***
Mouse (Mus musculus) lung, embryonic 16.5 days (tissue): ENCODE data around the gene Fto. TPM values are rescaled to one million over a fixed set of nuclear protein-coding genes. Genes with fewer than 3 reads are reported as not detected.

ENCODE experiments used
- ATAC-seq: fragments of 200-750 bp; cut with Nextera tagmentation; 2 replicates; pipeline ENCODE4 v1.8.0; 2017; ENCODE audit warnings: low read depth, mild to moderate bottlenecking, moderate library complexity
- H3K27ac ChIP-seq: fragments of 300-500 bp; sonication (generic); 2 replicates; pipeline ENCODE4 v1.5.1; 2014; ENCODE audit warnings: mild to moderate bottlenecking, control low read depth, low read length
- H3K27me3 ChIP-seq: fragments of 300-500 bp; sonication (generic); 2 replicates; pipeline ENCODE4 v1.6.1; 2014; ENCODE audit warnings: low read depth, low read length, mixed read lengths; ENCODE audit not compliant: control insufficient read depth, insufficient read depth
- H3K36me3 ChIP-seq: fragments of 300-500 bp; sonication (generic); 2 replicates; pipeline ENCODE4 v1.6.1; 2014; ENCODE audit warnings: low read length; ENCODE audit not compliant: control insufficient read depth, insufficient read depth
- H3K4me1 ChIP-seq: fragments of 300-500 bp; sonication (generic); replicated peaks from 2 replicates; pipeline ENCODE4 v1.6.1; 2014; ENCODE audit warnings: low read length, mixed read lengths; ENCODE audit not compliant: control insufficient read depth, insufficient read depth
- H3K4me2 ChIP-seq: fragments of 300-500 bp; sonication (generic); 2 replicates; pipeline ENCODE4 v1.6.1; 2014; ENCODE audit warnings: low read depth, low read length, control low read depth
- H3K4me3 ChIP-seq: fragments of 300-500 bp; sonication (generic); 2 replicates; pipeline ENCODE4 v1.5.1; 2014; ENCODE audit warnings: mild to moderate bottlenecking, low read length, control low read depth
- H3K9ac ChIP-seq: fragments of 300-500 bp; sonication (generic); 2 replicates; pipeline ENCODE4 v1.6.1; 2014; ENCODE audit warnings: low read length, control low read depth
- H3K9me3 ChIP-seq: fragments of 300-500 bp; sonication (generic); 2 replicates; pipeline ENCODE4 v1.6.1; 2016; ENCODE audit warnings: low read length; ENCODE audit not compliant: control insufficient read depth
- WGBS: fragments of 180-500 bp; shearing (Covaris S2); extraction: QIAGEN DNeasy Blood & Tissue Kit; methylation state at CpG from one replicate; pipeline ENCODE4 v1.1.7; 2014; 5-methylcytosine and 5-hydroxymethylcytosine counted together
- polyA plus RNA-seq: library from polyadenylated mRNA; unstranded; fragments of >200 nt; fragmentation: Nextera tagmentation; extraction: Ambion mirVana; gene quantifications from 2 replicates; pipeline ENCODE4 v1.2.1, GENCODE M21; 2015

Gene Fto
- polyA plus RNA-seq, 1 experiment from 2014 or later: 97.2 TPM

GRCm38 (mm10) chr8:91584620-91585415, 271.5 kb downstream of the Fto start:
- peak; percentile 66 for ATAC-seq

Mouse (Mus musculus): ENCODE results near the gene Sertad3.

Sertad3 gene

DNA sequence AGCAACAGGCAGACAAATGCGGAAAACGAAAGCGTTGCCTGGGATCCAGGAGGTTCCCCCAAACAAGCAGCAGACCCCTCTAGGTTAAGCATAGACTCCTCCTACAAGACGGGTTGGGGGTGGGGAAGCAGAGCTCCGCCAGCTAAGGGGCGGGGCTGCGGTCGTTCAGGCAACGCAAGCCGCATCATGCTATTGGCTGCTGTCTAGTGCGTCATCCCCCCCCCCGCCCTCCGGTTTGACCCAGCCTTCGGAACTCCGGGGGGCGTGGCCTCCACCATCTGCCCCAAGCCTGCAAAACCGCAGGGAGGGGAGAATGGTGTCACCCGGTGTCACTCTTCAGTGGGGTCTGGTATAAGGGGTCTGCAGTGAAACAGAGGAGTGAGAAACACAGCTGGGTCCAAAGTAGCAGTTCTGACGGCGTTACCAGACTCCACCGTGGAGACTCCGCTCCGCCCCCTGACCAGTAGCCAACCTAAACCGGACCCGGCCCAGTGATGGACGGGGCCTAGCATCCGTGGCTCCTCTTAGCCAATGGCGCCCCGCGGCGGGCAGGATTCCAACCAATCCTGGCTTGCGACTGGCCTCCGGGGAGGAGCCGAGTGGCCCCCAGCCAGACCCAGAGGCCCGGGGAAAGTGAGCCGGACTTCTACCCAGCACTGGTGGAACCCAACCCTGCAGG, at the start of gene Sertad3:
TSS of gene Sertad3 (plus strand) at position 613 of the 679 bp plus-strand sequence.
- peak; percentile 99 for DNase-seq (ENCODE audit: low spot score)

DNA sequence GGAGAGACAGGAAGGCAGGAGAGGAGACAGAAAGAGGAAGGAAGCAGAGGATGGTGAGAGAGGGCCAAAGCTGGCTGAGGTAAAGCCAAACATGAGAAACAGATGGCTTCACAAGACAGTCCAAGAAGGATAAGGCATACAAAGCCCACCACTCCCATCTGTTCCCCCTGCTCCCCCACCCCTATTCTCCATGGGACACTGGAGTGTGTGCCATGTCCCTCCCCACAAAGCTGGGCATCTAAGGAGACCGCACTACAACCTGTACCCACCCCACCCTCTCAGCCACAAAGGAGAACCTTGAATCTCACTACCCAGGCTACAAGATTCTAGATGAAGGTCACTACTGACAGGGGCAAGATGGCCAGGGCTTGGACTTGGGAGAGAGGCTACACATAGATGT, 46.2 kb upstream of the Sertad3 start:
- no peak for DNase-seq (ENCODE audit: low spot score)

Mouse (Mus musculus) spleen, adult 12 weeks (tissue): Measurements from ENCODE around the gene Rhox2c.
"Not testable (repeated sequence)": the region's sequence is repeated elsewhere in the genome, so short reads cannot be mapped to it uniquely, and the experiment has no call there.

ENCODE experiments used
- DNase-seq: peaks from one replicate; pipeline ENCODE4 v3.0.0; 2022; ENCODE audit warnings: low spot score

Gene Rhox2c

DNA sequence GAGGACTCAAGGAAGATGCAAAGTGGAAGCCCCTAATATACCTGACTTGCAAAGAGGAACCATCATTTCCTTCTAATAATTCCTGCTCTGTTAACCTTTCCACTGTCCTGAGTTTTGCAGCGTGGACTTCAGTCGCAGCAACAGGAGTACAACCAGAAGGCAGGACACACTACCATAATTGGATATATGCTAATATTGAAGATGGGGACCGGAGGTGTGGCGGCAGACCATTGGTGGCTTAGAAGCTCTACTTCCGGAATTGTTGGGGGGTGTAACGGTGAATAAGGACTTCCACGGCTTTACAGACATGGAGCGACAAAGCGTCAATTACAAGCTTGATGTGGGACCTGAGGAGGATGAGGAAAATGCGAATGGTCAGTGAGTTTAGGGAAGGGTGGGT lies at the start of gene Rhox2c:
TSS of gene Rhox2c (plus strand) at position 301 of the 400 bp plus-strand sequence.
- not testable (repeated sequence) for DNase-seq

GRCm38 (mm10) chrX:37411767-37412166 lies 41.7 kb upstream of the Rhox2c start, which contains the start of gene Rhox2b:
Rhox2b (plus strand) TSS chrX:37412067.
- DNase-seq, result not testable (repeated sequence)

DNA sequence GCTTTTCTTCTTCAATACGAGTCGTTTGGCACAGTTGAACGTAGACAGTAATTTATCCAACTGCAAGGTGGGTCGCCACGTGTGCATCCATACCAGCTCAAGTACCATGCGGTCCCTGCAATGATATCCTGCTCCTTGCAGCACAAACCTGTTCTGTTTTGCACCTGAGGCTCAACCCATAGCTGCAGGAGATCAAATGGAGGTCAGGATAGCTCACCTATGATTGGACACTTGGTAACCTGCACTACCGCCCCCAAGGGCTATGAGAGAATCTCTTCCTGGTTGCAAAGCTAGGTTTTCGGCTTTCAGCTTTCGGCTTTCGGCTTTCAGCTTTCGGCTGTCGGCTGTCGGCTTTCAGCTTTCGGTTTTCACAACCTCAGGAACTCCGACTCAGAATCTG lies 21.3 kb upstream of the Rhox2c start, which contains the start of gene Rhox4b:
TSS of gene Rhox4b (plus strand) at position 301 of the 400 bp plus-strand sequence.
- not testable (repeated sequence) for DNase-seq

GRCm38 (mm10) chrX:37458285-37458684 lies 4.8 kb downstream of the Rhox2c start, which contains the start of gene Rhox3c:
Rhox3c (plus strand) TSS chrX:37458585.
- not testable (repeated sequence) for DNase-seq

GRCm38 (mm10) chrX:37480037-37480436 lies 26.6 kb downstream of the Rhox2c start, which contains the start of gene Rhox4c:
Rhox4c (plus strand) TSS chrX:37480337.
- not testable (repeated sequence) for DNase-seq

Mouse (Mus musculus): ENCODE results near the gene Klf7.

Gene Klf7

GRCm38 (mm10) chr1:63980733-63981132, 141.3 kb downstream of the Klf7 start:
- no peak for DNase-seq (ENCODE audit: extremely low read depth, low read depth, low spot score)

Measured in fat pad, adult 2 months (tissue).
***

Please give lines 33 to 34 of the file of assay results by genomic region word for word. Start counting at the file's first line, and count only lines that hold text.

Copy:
GRCm38 (mm10) chrX:37411767-37412166 lies 41.7 kb upstream of the Rhox2c start, which contains the start of gene Rhox2b:
Rhox2b (plus strand) TSS chrX:37412067.